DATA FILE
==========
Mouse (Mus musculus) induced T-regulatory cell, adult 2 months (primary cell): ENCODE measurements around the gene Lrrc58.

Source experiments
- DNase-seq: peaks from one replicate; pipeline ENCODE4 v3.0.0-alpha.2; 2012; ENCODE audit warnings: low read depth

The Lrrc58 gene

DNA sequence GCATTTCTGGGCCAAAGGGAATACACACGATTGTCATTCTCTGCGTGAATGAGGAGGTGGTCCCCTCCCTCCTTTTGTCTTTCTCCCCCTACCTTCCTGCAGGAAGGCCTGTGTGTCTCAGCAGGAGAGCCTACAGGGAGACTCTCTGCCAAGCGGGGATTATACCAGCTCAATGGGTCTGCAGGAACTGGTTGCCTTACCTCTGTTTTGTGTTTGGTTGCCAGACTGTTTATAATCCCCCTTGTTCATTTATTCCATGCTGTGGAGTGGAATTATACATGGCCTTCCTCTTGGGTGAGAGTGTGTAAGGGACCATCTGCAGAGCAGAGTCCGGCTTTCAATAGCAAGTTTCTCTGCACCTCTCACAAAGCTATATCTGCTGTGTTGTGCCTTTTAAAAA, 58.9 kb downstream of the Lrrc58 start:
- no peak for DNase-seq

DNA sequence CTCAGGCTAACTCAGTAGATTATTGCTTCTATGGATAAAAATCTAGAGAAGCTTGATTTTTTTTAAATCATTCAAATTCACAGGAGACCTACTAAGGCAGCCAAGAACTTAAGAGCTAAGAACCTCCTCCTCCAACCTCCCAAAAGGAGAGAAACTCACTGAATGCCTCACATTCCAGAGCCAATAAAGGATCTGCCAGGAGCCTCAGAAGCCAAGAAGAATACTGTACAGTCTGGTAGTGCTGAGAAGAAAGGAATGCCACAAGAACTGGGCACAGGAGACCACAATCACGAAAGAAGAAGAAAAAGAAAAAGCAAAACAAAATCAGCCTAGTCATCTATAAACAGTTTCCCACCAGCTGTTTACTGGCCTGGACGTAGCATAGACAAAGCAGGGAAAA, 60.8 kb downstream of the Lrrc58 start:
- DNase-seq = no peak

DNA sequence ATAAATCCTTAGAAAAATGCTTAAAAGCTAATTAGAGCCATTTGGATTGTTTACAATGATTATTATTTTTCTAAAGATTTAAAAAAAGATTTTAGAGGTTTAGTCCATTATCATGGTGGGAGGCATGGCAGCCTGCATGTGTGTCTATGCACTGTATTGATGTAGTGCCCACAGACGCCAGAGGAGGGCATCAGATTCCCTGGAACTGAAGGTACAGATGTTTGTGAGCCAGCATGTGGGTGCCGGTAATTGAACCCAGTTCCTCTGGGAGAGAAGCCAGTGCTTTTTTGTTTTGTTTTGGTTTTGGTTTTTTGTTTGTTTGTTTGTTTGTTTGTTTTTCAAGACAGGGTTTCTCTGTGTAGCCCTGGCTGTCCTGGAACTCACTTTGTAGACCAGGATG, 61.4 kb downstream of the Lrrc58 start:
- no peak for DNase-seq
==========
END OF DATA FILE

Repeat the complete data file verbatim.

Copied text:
Mouse (Mus musculus) induced T-regulatory cell, adult 2 months (primary cell): ENCODE measurements around the gene Lrrc58.

Source experiments
- DNase-seq: peaks from one replicate; pipeline ENCODE4 v3.0.0-alpha.2; 2012; ENCODE audit warnings: low read depth

The Lrrc58 gene

DNA sequence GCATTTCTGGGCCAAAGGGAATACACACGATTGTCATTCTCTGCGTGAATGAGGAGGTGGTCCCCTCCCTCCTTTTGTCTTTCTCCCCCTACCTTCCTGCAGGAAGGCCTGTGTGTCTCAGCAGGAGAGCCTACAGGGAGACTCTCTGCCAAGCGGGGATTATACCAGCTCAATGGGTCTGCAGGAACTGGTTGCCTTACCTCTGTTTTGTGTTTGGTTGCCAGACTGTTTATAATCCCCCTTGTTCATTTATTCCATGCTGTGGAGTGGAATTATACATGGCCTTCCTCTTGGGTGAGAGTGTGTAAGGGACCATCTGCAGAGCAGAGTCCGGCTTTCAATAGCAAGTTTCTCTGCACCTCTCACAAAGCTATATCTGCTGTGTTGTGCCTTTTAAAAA, 58.9 kb downstream of the Lrrc58 start:
- no peak for DNase-seq

DNA sequence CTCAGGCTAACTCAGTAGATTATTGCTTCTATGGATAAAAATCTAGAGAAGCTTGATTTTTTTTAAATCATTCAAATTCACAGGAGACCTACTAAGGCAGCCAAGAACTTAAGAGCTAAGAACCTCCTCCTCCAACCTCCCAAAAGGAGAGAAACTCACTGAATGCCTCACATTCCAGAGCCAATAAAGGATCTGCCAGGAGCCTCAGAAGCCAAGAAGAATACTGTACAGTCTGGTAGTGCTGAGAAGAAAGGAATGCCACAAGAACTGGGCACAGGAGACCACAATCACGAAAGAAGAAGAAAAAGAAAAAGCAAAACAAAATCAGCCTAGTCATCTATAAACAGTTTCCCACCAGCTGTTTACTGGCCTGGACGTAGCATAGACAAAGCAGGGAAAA, 60.8 kb downstream of the Lrrc58 start:
- DNase-seq = no peak

DNA sequence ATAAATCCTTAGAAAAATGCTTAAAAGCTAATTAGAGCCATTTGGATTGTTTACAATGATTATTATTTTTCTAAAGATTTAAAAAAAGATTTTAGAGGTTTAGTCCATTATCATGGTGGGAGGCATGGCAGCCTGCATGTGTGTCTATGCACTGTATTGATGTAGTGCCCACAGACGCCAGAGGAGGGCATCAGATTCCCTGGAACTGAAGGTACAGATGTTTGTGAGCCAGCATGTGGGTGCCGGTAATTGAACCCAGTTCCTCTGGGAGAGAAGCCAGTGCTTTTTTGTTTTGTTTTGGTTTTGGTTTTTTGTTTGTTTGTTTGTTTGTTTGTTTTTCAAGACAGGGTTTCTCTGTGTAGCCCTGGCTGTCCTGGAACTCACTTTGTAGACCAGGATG, 61.4 kb downstream of the Lrrc58 start:
- no peak for DNase-seq